Foreign correspondent Peter Greste spent two decades reporting from the frontline in the world’s most dangerous countries before making headlines himself following his incarceration in an Egyptian prison. The First Casualty is his enlightening firsthand account of how the war on journalism spread from the battlefields of the Middle East to the governments of the West. Fellow correspondent Hugh Riminton speaks to Peter about the extent to which investigative journalism is under threat in the age of terrorism and fake news.

Peter Greste (Australian)

Greste, Peter c Penguin Random House.jpg

Peter Greste is an Australian journalist and former Al Jazeera correspondent who spent 400 days in an Egyptian prison. He has worked as a correspondent for Reuters, CNN and the BBC, predominantly in the Middle East, Latin America and Africa. His book, Freeing Peter, written with his family who spearheaded an international media campaign to champion his release, was published in 2016. He has since joined the University of Queensland as a Professor in Journalism and Communication.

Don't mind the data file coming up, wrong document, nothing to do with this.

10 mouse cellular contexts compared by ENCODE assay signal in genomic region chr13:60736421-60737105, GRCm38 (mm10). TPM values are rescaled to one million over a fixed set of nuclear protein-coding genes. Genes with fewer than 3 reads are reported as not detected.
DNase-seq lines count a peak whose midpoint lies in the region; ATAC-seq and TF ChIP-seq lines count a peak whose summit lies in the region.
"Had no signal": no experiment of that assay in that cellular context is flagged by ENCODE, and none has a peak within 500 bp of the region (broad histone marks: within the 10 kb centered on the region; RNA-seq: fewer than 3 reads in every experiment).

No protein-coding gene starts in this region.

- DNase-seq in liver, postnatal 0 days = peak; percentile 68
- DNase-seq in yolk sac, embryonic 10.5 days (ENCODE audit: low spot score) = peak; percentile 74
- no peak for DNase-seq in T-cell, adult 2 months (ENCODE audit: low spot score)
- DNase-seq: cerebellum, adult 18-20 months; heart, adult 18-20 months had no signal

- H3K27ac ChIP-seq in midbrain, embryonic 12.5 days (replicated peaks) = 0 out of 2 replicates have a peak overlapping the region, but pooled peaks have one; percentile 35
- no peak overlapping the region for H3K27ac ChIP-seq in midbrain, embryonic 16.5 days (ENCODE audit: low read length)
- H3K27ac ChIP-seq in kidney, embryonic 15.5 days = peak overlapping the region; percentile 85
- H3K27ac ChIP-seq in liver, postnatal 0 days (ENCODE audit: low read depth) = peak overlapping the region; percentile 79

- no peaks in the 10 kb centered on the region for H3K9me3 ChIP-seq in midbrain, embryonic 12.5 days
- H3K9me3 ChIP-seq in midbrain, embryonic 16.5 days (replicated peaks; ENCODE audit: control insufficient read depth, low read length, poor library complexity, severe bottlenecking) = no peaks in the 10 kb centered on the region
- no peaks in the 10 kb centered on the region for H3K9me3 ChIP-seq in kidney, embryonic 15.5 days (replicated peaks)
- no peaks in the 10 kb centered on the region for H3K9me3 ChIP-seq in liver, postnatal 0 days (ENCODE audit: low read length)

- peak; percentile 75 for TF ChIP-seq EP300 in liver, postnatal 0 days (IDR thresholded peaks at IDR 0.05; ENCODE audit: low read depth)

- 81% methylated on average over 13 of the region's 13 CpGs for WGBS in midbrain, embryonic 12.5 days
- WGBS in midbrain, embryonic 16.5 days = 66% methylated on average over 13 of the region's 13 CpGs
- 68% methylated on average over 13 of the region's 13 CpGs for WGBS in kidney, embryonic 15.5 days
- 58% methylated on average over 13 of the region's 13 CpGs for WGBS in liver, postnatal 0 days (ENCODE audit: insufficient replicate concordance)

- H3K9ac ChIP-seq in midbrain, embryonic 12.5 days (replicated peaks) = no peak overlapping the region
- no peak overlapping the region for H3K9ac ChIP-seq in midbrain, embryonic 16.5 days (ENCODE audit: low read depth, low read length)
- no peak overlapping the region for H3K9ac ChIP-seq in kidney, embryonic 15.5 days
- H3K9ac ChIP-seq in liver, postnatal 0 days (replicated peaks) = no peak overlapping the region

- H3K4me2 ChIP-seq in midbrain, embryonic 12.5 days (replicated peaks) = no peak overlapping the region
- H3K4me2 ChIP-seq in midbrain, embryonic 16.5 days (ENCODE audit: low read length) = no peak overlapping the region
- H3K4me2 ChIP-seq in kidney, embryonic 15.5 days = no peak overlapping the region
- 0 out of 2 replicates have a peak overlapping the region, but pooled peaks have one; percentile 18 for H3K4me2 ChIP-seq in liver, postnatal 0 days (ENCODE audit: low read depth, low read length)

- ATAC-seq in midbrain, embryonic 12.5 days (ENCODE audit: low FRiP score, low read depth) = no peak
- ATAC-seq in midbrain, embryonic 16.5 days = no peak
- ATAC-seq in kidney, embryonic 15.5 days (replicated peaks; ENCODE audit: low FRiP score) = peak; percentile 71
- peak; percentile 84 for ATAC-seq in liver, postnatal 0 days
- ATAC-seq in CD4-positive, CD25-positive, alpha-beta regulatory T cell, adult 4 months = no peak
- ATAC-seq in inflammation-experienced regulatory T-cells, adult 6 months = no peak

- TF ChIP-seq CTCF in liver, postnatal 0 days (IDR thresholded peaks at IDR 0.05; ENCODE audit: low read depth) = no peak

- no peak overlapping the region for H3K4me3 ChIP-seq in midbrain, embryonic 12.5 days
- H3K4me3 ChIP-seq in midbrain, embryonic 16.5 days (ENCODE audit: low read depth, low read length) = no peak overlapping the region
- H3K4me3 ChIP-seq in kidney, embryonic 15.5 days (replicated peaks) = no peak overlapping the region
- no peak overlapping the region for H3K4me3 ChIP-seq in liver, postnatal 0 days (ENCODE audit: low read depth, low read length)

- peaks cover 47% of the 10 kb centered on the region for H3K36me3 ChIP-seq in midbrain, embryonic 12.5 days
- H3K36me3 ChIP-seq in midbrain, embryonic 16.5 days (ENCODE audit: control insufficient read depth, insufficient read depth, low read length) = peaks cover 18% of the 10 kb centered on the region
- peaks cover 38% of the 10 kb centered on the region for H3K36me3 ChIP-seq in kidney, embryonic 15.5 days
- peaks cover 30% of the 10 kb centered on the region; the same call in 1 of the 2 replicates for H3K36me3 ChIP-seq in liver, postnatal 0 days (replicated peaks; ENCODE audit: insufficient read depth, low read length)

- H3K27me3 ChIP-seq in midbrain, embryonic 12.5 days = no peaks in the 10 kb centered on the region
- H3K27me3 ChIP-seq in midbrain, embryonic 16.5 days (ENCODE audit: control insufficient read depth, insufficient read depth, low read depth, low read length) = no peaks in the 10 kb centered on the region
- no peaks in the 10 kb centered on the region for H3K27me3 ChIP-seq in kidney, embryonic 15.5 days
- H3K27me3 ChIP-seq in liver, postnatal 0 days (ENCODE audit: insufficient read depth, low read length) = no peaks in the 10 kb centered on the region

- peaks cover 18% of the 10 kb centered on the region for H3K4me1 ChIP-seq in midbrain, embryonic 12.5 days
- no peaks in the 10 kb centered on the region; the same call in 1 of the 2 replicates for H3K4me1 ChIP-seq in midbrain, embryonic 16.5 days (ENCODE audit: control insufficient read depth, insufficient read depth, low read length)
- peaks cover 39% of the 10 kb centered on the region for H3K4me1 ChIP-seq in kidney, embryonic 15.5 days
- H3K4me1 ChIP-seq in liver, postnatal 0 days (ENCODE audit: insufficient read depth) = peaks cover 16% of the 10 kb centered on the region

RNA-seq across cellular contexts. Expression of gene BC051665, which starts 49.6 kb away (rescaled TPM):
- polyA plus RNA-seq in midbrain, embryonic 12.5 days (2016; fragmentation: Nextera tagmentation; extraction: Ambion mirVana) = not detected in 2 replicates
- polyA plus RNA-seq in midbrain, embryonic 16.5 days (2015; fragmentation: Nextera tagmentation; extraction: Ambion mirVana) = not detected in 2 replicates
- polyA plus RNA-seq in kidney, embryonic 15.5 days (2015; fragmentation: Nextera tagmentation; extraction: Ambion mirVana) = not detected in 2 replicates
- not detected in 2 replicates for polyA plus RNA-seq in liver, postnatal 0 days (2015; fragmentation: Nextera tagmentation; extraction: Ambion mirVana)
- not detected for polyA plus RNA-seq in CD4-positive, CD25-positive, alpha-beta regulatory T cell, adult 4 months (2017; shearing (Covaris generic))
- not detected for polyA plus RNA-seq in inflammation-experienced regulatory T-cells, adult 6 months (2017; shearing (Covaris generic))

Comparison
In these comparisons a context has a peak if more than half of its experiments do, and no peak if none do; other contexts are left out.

Hugh Riminton (Australian)

Riminton, Hugh.jpg

Hugh Riminton has been a journalist and foreign correspondent for nearly 40 years, working chiefly for CNN and Australian television. He has received major journalism honours in Australia, the United States and Asia - including the Dupont-Columbia Award (US), two Asian TV Awards, two Walkley Awards, a Logie and honours from the Australian Human Rights Commission and the UN Association Peace Award. He has reported wars and conflicts on four continents and witnessed some of the largest humanitarian disasters in recorded history. His memoir, Minefields: A Life In The News Game, was published in October 2017.